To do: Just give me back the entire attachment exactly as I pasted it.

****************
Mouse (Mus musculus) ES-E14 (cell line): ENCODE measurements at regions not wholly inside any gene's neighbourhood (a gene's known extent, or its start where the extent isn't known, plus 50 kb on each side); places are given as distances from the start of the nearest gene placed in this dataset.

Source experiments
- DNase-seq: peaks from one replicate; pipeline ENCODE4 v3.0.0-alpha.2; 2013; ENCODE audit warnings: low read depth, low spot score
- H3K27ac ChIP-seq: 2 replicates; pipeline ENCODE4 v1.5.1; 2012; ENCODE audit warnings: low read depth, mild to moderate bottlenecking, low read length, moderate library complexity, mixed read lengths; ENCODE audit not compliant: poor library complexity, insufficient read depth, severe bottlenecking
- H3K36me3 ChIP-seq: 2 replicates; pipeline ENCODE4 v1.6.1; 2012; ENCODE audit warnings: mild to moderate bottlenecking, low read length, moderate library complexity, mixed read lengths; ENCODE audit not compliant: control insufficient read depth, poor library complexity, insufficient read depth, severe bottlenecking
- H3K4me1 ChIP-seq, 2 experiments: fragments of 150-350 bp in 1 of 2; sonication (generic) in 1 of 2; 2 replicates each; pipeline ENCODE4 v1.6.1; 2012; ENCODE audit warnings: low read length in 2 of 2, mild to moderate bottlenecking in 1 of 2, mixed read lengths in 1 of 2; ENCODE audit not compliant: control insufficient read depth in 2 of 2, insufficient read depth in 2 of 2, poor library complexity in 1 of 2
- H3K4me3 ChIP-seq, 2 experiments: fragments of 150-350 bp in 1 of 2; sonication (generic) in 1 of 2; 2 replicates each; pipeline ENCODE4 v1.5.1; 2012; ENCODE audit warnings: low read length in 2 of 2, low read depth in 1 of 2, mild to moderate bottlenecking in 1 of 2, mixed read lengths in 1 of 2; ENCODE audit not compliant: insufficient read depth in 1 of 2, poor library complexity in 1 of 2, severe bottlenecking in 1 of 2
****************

Mouse (Mus musculus) ES-E14 (cell line): ENCODE measurements at regions not wholly inside any gene's neighbourhood (a gene's known extent, or its start where the extent isn't known, plus 50 kb on each side); places are given as distances from the start of the nearest gene placed in this dataset.

Source experiments
- DNase-seq: peaks from one replicate; pipeline ENCODE4 v3.0.0-alpha.2; 2013; ENCODE audit warnings: low read depth, low spot score
- H3K27ac ChIP-seq: 2 replicates; pipeline ENCODE4 v1.5.1; 2012; ENCODE audit warnings: low read depth, mild to moderate bottlenecking, low read length, moderate library complexity, mixed read lengths; ENCODE audit not compliant: poor library complexity, insufficient read depth, severe bottlenecking
- H3K36me3 ChIP-seq: 2 replicates; pipeline ENCODE4 v1.6.1; 2012; ENCODE audit warnings: mild to moderate bottlenecking, low read length, moderate library complexity, mixed read lengths; ENCODE audit not compliant: control insufficient read depth, poor library complexity, insufficient read depth, severe bottlenecking
- H3K4me1 ChIP-seq, 2 experiments: fragments of 150-350 bp in 1 of 2; sonication (generic) in 1 of 2; 2 replicates each; pipeline ENCODE4 v1.6.1; 2012; ENCODE audit warnings: low read length in 2 of 2, mild to moderate bottlenecking in 1 of 2, mixed read lengths in 1 of 2; ENCODE audit not compliant: control insufficient read depth in 2 of 2, insufficient read depth in 2 of 2, poor library complexity in 1 of 2
- H3K4me3 ChIP-seq, 2 experiments: fragments of 150-350 bp in 1 of 2; sonication (generic) in 1 of 2; 2 replicates each; pipeline ENCODE4 v1.5.1; 2012; ENCODE audit warnings: low read length in 2 of 2, low read depth in 1 of 2, mild to moderate bottlenecking in 1 of 2, mixed read lengths in 1 of 2; ENCODE audit not compliant: insufficient read depth in 1 of 2, poor library complexity in 1 of 2, severe bottlenecking in 1 of 2